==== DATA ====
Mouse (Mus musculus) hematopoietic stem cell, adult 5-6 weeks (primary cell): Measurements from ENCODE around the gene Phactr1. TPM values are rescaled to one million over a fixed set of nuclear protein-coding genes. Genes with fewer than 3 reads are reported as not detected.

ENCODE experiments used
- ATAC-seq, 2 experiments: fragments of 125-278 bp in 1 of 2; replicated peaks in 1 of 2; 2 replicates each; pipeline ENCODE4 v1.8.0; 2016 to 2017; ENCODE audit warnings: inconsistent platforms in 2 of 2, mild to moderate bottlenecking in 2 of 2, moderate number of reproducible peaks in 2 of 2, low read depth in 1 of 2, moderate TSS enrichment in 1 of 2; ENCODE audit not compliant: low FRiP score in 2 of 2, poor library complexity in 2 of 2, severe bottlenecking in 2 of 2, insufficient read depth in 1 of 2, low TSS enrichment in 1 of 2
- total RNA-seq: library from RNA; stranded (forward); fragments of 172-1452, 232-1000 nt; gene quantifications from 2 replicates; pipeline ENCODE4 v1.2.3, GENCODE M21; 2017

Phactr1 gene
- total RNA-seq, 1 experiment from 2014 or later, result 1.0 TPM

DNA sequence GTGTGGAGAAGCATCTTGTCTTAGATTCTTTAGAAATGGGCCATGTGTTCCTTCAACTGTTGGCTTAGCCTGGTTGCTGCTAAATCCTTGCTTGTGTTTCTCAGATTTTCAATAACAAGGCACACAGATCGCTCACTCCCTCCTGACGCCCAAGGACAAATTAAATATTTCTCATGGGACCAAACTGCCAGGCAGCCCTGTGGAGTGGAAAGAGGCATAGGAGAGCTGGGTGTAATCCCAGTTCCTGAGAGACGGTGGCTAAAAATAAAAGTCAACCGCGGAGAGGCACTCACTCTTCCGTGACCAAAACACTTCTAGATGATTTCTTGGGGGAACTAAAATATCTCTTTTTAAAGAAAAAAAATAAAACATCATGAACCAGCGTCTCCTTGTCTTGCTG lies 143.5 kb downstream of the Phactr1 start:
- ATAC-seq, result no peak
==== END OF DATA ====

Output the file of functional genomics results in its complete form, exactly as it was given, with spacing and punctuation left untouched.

Mouse (Mus musculus) hematopoietic stem cell, adult 5-6 weeks (primary cell): Measurements from ENCODE around the gene Phactr1. TPM values are rescaled to one million over a fixed set of nuclear protein-coding genes. Genes with fewer than 3 reads are reported as not detected.

ENCODE experiments used
- ATAC-seq, 2 experiments: fragments of 125-278 bp in 1 of 2; replicated peaks in 1 of 2; 2 replicates each; pipeline ENCODE4 v1.8.0; 2016 to 2017; ENCODE audit warnings: inconsistent platforms in 2 of 2, mild to moderate bottlenecking in 2 of 2, moderate number of reproducible peaks in 2 of 2, low read depth in 1 of 2, moderate TSS enrichment in 1 of 2; ENCODE audit not compliant: low FRiP score in 2 of 2, poor library complexity in 2 of 2, severe bottlenecking in 2 of 2, insufficient read depth in 1 of 2, low TSS enrichment in 1 of 2
- total RNA-seq: library from RNA; stranded (forward); fragments of 172-1452, 232-1000 nt; gene quantifications from 2 replicates; pipeline ENCODE4 v1.2.3, GENCODE M21; 2017

Phactr1 gene
- total RNA-seq, 1 experiment from 2014 or later, result 1.0 TPM

DNA sequence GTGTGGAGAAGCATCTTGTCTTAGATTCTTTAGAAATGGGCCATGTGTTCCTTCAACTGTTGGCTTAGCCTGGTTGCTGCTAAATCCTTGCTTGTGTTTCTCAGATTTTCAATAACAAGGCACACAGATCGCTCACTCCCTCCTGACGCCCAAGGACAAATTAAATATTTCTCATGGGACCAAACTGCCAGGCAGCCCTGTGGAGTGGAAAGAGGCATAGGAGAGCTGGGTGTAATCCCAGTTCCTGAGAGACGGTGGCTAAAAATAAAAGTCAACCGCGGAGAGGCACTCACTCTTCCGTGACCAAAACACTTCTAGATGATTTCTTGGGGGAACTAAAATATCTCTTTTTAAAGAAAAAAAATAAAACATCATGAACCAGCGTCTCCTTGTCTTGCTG lies 143.5 kb downstream of the Phactr1 start:
- ATAC-seq, result no peak